We simuled every pitch except the crux, and still did the descent in the dark. This is a (gloriously) long route.

426's advice to stay high and right in Contact is gold, and crucial, especially if you descend in the dark. Sep 23, 2008
M. Morley
Sacramento, CA
M. Morley   Sacramento, CA  
FA: Don Jensen & John Fischer - Sept 1969 Jan 30, 2009
Topo added. Hope it helps. Feedback appreciated.

Brutus May 4, 2009
Oakland CA
caughtinside   Oakland CA
Fun route, very long, should keep you going for a while! I know it's the Sierra, but this one just had too much loose rock for me to give it 4 stars. Having done Venusian with the same partner the previous summer, we both agreed that Venusian is a much more solid route. Much more tick tacking around the loose crap on Sun Ribbon. Jul 20, 2009
Cory Harelson
Boise, ID
Cory Harelson   Boise, ID
So much fun! The coolest climb I've ever done! From the start of pitch one to the summit took about 8.5 hours. We were able to simulclimb almost all of the route, I think we only pitched out 4 of the 20 pitches (pitch 1, pitch between tyrolean and crux, crux, and one other).

We mostly followed the topo on this site, which is very good. Passing the third gendarme we went to the right, and found the 5.7 traverse moves to be somewhat tricky (my partner thought it was more difficult than the 5.10a "crux" on the following pitch).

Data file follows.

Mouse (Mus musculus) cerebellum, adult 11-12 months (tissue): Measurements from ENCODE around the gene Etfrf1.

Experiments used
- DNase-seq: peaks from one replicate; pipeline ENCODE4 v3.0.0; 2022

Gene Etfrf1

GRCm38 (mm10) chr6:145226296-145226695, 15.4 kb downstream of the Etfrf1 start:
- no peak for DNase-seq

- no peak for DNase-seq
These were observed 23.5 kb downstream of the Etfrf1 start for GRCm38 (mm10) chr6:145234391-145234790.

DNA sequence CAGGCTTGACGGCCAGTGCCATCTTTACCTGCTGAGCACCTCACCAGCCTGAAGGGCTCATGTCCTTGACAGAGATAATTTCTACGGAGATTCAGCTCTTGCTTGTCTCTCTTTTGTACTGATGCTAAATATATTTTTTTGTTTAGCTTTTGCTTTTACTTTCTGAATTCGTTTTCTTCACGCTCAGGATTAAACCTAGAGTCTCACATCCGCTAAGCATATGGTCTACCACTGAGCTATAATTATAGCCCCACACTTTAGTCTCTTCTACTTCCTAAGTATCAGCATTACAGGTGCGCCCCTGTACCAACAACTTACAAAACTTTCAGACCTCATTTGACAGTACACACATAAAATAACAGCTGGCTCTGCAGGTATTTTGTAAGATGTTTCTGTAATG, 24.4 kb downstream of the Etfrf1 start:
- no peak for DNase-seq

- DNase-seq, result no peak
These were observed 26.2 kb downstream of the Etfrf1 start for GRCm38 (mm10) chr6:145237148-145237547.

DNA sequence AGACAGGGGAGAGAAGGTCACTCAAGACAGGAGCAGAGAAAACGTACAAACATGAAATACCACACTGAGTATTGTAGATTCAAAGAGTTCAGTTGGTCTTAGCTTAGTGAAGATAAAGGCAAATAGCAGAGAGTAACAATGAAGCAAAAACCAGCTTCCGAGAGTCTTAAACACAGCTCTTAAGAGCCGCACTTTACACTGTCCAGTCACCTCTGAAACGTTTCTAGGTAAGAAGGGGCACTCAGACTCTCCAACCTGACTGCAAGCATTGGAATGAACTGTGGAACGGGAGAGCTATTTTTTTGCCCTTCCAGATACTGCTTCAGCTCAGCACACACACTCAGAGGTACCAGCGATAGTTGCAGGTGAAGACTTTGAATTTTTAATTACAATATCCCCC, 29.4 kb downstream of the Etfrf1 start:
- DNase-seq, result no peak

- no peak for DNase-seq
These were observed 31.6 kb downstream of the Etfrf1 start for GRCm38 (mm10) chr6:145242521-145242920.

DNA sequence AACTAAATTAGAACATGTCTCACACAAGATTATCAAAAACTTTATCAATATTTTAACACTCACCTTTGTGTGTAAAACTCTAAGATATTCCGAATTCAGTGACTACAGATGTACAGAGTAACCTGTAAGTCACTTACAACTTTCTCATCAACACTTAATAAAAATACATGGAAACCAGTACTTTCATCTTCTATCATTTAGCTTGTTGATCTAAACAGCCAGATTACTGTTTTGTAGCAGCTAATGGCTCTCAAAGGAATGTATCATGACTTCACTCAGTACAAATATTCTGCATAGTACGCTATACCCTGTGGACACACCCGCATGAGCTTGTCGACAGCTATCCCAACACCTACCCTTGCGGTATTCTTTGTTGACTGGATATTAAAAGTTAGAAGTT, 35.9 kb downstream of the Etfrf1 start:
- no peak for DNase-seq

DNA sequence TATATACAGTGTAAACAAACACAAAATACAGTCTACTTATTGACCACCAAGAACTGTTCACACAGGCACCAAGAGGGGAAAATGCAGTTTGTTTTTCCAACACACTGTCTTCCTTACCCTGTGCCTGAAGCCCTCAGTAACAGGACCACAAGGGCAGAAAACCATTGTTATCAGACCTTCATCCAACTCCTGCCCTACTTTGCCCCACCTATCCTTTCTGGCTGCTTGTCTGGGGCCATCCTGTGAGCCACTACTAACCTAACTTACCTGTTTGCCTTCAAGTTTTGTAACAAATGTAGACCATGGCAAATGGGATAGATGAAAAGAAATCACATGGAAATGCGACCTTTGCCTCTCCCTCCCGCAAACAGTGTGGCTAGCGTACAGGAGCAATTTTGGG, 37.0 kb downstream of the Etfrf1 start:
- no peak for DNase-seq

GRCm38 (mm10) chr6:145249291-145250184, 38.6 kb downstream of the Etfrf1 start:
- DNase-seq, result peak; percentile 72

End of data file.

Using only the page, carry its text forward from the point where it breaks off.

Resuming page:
For the crux pitch, the supertopo shows two options, both of which are supposed to go at 5.10a. The option to the left (which is what the topo on this page shows) follows a crack on the left side of the arete to a 5.10a exit move, and the option on the right has a 5.10a face traverse protected by two pitons to a 5.9 crack. Both looked fun. We chose the option on the right and found the climbing very fun and exposed, if a bit soft for 5.10a. The traverse is a little thin, but it's only one or two moves and then you gain the excellent crack. If I ever repeat this climb I think I'll try the other option. After the end of the 5.9 crack I ran the 60m rope all the way to to the end up steep fun climbing on positive holds. That was an awesome pitch!

Unfortunately I didn't get to experience the "unpleasant" scree of Contact Pass that I've heard so much about, since we were able to glissade almost all of it! What a great way to cap off an excellent day! Jun 28, 2010
Mike Flanagan
Redlands, CA
Mike Flanagan   Redlands, CA
So much longer than expected. The topo had us thinking that we would be mostly done after the 30' rappel into the notch, but this was definitely not the case, as there was quite a bit of climbing left. After the notch rappel I headed right and climbed a pretty sketchy pitch of bad rock that seemed more difficult than the 5.4 I expected..I was down and right of the " 3" crack" described in the topo. After that we climbed back up to the arete proper and stayed on it almost to its end, where we downclimbed a bit and then scrambled mostly 4th class to the top. Jul 19, 2011